“This is Trump International Hotel and Tower, in case you couldn’t tell.”
That used to be Adam Habben’s go-to line as a tour guide for Shoreline Sightseeing, delivered as the tour boat would glide under the DuSable Bridge to reveal Chicago’s second-tallest skyscraper. And its singularly enormous sign.
But when President Donald Trump became the Republican front-runner in the presidential election in May 2016, Habben changed his script.
“The bit had no political humor in it when the sign first went up in 2014, but people started taking it in political ways and some would get upset,” Habben said.
After tour boat riders began urging the Chicago native to “show some respect,” he chose to curtail the one-liner. Following the election results, Shoreline Sightseeing told its guides to refrain from making any statements about the tower that could be construed as political.
Many other tour companies have followed suit.
“Our job is to report that it’s the Trump Tower and not make any personal feelings about the sign be known,” said Craig Wenokur, vice president of Wendella Boats.
Hillary Marzec, who has worked as a tour guide in Chicago for the last six years and recently launched Inside Chicago Walking Tours, says she tries to keep the focus on the tower’s unique architectural designs.
“I end up emphasizing the architecture and help people see that it’s not a matter of if you like or dislike the guy, but about the accomplishments of architect Adrian Smith,” Marzec said.
Marzec recently told a group of guides-in-training “to try not to be too snarky about it” before conceding that she’ll allow herself to joke about the Trump sign if the group she’s leading seems like they’d take it well.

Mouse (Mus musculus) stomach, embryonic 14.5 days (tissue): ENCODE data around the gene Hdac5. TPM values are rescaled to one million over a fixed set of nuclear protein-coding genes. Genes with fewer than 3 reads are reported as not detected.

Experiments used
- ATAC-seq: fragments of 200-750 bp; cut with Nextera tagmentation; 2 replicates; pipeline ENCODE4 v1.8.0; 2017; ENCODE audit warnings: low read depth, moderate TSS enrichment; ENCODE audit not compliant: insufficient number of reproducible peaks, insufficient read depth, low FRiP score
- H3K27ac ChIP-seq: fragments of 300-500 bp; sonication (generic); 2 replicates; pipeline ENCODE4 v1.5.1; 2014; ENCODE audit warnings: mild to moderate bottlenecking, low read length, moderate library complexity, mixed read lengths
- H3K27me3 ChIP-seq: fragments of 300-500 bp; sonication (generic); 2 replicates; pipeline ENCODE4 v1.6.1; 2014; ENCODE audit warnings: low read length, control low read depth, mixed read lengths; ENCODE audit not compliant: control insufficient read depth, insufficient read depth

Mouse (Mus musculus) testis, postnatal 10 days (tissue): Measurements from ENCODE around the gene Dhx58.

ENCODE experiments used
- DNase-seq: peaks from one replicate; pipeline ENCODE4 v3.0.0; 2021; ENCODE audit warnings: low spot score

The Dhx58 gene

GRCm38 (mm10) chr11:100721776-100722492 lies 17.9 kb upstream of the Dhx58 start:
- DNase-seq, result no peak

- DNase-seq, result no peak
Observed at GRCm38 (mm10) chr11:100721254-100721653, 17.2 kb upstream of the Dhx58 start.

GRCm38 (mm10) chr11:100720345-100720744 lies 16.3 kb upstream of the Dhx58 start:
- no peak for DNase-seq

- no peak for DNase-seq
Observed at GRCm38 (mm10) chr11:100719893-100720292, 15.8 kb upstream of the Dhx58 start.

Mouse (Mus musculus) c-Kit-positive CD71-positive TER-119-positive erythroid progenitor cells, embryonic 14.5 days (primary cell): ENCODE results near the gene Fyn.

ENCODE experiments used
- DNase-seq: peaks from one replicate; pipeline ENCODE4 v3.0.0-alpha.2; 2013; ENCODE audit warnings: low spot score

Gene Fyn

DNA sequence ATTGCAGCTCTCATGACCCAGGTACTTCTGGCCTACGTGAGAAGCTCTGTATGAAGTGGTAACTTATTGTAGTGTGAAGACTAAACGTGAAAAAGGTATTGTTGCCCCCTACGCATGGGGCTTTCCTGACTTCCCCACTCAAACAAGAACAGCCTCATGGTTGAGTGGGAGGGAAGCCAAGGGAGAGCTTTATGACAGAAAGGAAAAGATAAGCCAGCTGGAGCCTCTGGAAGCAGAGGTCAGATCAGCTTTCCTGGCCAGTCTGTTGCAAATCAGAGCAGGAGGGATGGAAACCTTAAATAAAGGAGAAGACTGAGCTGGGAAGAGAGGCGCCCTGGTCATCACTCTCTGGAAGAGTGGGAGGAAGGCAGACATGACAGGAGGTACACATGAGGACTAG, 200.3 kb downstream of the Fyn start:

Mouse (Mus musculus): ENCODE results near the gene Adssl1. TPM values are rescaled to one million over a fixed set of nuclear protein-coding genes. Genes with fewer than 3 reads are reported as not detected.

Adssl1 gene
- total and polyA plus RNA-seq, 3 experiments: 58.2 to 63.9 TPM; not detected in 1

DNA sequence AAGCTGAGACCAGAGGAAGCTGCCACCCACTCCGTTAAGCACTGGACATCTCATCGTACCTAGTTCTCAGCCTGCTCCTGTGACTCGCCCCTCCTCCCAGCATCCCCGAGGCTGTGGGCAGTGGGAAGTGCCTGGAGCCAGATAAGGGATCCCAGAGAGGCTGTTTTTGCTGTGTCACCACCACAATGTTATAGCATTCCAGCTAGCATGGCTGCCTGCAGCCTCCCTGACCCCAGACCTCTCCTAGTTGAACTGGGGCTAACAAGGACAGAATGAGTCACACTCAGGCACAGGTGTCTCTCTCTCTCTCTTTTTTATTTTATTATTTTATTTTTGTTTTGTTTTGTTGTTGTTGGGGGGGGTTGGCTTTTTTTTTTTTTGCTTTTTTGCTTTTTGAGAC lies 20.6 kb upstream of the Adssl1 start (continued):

While tour guides seem to be taking a measured approach, those taking in the sights don’t always keep their political views under wraps.
“They wave to the building—not always with all their fingers—they boo, sometimes they even cheer,” Wenokur said. “I don’t know that there’s been anything in Chicago that has been this charged—it’s a visible piece of architecture and a hotly contested political atmosphere.”
Habben says his groups are often eager to see the 92-story, layered tower, asking for it from the onset of the tour.
Both guides say they typically let a handful of comments fly before refocusing their groups. Sometimes they have to remind groups to remain respectful of other’s political leanings.
And though the tourism industry he’s part of tries to not ruffle feathers, Habben said it’s difficult to remain apolitical when it comes to a site that’s been tied to weekly protests for the last three months.
“Whenever that visual comes up, you either address it in saying something or address it in ignoring it,” Habben said.
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